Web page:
a swollen face…

The Case.

A 36 year old male presents through your sub-acute area with increasing facial pain & swelling. He reports a simple trip and fall 18 hours earlier (no alcohol on board, recalls all events), where his right cheek struck a concrete step. He had no LOC at the time, and has no historical features concerning for intracranial injury.

He is worried today as the swelling ‘just keeps getting worse’.

On examination he has obvious marked right zygomatic/maxillary swelling and ecchymoses. His cranial nerves are ok (particularly extra-occular movements and facial sensation). When you palpate his facial bones, for find something unexpected which leads you to expediting his CT scan….

What has happened here ?
What other injuries may have been sustained ??
What do you do next ???

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a difficult airway…

The Case.

The ‘Batphone’ alerted us of a 68 year old female who is postictal following two seizures in rapid succession. She has a history of ‘a brain tumour’.

P 120. BP 176 systolic !! GCS 8/15. Afebrile. Sats 98% (15L NRB + guedel airway).

She arrives direct to your resus bay 4-5 minutes later and she is actively seizing.

A) Obstructed (Guedel on floor). Trismus ++.

  • Bilateral nasopharyngeal airways inserted
  • Two-handed jaw thrust
  • Ventilating well on 100% BVM.

 B) Bilateral air entry. Sats 99% on O2. No added sounds.

 C) P 130 (sinus) BP 185 systolic. Diaphoretic. Warm peripheries.

  • 2x IVC inserted
  • 500mL N.Saline bolus

D) Actively seizing (GTCS with movement in all 4 limbs). Pupils 4mm (L+R).

  • 2x 5mg IV Midazolam (seizure resolved)
  • 1gram IV Phenytoin (loading commenced at cessation of seizure)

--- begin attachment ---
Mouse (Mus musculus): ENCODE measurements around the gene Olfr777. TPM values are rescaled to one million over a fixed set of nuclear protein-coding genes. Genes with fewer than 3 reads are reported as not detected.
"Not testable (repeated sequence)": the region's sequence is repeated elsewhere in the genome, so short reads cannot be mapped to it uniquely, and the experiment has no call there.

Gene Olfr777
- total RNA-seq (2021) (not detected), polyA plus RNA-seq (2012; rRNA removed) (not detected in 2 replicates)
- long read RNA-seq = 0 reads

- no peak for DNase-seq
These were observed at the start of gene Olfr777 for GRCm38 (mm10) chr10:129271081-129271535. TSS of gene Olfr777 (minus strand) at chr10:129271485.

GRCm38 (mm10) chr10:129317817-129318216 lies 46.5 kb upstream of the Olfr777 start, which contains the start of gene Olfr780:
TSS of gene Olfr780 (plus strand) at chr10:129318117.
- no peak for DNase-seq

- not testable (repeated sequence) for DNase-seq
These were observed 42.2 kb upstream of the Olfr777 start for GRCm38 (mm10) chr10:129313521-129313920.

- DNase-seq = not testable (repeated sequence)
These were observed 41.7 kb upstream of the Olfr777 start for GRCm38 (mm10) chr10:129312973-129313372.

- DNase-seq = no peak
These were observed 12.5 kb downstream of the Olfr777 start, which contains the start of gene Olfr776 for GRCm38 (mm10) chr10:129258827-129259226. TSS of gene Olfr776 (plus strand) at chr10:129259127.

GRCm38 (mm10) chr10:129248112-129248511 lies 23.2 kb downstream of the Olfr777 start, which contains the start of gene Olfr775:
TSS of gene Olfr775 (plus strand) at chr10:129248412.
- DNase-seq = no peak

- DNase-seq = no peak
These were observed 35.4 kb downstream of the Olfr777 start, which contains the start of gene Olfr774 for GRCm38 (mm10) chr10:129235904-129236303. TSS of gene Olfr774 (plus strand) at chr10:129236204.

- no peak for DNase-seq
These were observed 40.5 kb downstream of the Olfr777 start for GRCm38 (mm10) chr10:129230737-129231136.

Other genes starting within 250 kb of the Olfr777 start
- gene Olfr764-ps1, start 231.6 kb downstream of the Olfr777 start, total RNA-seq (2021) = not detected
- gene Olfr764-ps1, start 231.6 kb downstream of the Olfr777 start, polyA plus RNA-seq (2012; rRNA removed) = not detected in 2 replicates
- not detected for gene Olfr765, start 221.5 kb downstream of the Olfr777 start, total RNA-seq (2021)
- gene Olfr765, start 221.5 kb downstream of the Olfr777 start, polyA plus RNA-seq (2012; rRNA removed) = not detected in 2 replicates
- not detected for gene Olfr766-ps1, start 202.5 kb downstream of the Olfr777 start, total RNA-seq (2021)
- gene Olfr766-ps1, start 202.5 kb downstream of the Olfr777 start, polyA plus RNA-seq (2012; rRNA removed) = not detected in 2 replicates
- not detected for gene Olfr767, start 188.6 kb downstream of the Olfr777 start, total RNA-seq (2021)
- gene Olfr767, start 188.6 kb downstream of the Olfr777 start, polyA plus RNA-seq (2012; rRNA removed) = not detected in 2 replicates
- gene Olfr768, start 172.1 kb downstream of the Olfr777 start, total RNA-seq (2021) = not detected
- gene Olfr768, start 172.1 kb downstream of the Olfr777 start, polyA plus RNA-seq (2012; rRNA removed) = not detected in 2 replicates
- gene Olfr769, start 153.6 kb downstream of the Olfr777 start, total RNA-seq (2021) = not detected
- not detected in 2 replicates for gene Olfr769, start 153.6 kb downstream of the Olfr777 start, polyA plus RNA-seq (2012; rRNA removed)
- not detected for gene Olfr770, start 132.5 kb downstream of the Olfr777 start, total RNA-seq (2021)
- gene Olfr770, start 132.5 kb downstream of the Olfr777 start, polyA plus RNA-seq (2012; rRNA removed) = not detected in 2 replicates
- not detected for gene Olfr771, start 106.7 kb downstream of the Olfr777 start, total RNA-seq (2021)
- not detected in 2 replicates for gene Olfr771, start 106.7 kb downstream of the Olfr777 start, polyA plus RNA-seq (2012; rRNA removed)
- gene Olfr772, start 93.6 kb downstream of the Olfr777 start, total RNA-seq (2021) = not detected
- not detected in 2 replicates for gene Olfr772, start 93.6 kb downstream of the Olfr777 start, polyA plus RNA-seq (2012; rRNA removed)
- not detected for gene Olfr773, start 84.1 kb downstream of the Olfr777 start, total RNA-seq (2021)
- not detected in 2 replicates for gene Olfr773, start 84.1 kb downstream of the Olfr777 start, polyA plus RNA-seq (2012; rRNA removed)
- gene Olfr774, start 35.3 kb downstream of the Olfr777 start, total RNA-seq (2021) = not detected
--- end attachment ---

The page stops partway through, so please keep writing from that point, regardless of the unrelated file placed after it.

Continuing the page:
E) Temp 37*C. BSL 13. No rashes, contusions etc.

Impression:

Status Epilepticus (3x seizures with no return to normal mental state)

  • ? secondary to ‘brain tumour’ or associated haemorrhage
  • No other medical history available
  • “Family are bringing in her medications”

Following resolution of her seizure she remains obtunded, GCS (E1V1M4) 6/15 and still obstructing her airway. A decision is made to RSI for airway control and prevention of secondary brain injury, followed by urgent CT. Continue reading

just a tablespoon…

This is the story of a 59 year old man who presented to our ED with a complaint of haemoptysis. He is otherwise well, takes no regular medications and besides his ’50 per day’ smoking history (over 40-odd years) he has no health concerns or past medical problems.

On the morning of presentation he had his usual morning ‘cough and splutter’ and was surprised to find blood in his tissue. He then proceeding to expectorate a small blood clot. “Its not that big, just a tablespoon”. He may have had some right sided pleuritic chest pain with it.

He looks well, with no increased work of breathing. Room air saturations of 94%.  Good air entry with mild end expiratory wheeze. Normal cardiac examination.

This is his CXR…..

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